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3. Keep going back to the beginning

Revisit your theme throughout your presentation. Although you should give your audience the credit they deserve and know that they can follow along, linking back to your initial thesis can act as a subconscious reminder of why what you’re currently telling them is important.

On the other hand, if you simply mention your theme or the point of your speech at the beginning and never mention it again, it gives your audience the impression that it’s not really that important.

4. Link to your audience’s motivation

After you’ve acknowledged your audience’s common interests in being present, discuss their motivation for being there. Be specific. Using the previous example, if your audience clearly cares about wildlife preservation, discuss what can be done to help save endangered species’ from extinction.

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Don’t just give them cold, hard facts; use the facts to make a point that they can use to better themselves or the world in some way.

5. Entertain them

While not all speeches or presentations are meant to be entertaining in a comedic way, audiences will become thoroughly engaged in anecdotes that relate to the overall theme of the speech. We discussed appealing to emotions, and that’s exactly what a speaker sets out to do when he tells a story from his past or that of a well-known historical figure.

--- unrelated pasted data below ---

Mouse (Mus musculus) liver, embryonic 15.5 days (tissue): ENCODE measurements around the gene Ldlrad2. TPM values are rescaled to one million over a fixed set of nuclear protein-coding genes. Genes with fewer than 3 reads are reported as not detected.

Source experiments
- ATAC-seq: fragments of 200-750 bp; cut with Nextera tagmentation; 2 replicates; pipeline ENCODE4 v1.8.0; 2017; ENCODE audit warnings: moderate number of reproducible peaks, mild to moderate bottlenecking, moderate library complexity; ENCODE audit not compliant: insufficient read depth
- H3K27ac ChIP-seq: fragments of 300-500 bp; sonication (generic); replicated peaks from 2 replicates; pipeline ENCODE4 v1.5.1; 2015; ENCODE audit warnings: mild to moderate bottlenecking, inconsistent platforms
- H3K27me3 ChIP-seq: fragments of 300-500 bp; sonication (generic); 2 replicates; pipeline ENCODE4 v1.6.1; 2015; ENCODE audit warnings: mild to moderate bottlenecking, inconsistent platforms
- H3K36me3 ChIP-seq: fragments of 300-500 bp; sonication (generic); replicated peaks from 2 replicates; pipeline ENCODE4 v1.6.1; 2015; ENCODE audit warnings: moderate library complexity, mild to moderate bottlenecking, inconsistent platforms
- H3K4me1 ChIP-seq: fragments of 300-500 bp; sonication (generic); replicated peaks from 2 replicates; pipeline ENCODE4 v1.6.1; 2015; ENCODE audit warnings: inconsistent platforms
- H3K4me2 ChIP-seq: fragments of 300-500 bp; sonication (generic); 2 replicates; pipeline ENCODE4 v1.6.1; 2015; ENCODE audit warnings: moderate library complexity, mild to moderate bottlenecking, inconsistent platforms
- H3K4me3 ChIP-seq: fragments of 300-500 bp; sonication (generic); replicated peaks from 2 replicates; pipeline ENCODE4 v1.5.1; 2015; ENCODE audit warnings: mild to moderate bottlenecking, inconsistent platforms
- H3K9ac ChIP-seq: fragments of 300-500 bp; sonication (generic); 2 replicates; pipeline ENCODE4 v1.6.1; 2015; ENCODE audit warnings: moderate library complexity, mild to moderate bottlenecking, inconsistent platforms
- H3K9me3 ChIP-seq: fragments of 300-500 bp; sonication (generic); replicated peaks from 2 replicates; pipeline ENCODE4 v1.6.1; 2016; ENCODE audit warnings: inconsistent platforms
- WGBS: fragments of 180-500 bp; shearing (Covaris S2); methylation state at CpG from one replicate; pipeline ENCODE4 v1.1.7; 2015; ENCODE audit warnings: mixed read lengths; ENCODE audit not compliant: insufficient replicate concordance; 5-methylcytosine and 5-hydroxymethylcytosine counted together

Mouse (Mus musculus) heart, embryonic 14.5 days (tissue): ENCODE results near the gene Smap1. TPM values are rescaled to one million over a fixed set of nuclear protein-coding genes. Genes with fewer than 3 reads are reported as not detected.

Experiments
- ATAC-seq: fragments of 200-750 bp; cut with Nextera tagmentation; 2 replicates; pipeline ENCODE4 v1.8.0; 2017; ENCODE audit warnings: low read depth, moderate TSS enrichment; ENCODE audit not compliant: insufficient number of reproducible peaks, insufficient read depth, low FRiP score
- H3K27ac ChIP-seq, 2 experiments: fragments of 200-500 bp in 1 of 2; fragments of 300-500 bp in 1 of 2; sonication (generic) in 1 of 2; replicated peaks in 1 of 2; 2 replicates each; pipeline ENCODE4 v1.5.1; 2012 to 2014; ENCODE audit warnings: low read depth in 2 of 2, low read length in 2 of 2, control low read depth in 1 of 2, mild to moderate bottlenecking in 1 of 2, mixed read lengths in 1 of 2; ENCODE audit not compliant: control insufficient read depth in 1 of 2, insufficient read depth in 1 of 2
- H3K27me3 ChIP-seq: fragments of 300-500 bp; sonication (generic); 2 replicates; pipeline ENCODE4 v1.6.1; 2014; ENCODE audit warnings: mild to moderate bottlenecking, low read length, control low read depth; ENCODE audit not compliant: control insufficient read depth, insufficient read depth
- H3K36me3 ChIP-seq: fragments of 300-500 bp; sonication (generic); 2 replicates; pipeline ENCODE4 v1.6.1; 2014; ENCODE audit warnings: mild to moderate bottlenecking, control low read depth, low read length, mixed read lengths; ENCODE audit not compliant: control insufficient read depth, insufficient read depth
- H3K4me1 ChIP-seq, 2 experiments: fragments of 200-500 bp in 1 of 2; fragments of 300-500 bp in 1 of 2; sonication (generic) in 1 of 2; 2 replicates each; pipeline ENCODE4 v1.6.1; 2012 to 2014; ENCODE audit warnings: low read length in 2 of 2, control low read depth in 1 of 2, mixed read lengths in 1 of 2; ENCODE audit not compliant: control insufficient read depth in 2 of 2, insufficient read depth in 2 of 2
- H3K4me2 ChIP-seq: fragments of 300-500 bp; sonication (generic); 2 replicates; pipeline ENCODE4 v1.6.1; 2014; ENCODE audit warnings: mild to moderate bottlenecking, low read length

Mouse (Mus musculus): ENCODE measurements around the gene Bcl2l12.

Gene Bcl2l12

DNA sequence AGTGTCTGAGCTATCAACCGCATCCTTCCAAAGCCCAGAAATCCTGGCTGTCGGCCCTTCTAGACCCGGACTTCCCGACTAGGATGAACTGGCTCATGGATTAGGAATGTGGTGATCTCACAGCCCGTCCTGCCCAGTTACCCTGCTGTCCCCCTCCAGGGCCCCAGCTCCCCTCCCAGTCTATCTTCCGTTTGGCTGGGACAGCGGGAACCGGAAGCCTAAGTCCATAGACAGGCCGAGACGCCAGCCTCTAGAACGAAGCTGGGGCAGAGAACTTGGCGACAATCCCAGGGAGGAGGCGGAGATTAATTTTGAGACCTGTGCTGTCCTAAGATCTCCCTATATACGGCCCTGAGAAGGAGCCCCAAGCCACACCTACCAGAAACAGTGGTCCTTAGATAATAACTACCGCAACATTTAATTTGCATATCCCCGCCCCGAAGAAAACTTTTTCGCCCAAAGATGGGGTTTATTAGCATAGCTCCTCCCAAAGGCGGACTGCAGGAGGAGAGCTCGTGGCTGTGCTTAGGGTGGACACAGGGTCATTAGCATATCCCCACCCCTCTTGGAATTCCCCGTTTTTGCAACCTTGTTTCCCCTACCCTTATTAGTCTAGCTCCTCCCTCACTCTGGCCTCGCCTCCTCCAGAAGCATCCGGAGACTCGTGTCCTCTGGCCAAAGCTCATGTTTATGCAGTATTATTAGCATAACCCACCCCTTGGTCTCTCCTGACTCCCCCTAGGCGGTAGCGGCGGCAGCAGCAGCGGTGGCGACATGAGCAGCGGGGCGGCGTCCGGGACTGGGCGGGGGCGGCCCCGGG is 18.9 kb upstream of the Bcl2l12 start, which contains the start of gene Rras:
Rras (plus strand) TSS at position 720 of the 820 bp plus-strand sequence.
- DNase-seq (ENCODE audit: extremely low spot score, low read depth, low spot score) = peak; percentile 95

Speakers usually tell more than one story in order to show that the first one they told isn’t simply an anomaly, and that whatever outcome they’re attempting to prove will consistently reoccur, given certain circumstances.

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6. Appeal to loyalty

Just like the musician mentioning the town he’s playing in will get the audience ready to rock, speakers need to appeal to their audience’s loyalty to their country, company, product or cause. Show them how important it is that they’re present and listening to your speech by making your words hit home to each individual.

In doing so, the members of your audience will feel as if you’re speaking directly to them while you’re addressing the entire crowd.

7. Tell them the benefits of the presentation

Early on in your presentation, you should tell your audience exactly what they’ll learn, and exactly how they’ll learn it. Don’t expect them to listen if they don’t have clear-cut information to listen for. On the other hand, if they know what to listen for, they’ll be more apt to stay engaged throughout your entire presentation so they don’t miss anything.

Featured photo credit: Flickr via farm4.staticflickr.com